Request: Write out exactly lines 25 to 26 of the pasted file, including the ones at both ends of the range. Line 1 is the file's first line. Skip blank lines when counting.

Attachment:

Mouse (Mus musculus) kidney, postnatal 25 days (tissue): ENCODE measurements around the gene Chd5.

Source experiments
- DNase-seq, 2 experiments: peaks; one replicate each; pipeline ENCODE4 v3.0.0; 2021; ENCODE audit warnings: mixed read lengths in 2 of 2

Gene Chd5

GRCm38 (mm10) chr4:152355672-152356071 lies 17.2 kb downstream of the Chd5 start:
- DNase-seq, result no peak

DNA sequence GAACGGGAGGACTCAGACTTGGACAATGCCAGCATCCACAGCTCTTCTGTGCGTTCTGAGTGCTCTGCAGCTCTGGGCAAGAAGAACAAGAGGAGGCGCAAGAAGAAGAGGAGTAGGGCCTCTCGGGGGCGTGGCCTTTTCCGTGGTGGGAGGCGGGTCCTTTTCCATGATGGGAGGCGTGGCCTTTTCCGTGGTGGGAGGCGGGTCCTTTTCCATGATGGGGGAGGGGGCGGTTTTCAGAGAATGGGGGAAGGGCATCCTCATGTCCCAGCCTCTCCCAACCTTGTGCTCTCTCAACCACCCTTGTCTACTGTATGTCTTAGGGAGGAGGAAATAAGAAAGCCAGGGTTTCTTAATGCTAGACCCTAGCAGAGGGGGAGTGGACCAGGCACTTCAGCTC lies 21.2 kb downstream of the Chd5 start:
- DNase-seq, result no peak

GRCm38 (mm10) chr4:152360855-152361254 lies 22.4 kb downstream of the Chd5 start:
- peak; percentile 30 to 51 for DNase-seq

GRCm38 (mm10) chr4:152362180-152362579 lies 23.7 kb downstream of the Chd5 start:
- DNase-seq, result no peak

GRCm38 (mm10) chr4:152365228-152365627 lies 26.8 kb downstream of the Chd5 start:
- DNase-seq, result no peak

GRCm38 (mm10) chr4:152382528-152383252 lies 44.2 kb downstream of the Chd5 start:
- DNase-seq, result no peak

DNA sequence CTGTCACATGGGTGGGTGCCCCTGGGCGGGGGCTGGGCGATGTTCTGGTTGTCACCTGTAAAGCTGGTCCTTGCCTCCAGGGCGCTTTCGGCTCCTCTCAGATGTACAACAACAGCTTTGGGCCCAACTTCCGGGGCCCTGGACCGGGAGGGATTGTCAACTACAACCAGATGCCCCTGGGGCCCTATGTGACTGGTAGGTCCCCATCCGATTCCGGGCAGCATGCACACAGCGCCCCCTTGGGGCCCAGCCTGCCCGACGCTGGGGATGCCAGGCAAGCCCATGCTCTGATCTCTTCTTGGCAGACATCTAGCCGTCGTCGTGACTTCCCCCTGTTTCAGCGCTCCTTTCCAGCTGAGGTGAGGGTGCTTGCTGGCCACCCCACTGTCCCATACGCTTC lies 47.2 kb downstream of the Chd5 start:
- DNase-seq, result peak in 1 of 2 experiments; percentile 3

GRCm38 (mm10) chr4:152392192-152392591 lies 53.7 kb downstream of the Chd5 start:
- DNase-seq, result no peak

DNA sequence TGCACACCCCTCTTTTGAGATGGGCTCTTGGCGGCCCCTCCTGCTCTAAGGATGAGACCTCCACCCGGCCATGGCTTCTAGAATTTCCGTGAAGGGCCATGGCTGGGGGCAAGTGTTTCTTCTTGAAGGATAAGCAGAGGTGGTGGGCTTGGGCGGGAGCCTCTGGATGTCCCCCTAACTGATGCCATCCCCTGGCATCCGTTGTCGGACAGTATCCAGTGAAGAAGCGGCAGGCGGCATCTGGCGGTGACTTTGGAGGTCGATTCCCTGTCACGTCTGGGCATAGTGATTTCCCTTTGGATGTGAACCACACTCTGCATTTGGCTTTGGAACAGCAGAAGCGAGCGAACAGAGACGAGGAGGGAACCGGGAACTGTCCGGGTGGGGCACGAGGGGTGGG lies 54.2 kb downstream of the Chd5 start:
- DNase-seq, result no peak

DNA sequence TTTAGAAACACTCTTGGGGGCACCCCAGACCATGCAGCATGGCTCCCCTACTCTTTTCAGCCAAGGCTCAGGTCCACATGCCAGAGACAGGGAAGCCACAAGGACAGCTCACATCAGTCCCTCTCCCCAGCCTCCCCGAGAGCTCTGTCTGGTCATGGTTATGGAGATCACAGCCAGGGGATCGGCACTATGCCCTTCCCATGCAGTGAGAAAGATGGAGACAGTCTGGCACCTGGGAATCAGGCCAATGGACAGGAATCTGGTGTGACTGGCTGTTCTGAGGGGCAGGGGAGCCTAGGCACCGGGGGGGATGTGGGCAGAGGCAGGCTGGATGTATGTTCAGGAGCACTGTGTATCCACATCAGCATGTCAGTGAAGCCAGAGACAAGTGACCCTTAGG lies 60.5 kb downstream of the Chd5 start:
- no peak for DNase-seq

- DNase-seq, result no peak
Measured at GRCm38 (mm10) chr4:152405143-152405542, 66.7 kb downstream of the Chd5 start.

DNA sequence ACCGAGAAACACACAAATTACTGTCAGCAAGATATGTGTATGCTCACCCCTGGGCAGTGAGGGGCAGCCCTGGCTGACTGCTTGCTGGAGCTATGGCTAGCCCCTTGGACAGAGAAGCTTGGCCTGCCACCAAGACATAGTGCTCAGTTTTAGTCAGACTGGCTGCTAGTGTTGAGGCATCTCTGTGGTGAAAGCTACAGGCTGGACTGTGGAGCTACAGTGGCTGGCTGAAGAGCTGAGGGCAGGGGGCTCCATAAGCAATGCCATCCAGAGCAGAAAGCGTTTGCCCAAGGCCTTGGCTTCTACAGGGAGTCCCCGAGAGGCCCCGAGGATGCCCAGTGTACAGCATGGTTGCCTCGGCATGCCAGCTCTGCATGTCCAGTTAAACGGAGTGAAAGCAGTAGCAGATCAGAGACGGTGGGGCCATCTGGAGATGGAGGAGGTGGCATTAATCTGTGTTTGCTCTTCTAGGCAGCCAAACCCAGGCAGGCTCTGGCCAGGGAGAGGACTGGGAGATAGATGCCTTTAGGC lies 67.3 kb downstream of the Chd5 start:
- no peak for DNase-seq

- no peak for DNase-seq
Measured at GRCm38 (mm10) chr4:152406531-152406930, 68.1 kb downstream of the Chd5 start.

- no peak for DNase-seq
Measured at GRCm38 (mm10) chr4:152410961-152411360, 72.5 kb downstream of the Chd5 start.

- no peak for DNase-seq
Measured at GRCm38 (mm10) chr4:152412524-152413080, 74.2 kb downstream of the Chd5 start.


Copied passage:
- DNase-seq, result no peak
Measured at GRCm38 (mm10) chr4:152405143-152405542, 66.7 kb downstream of the Chd5 start.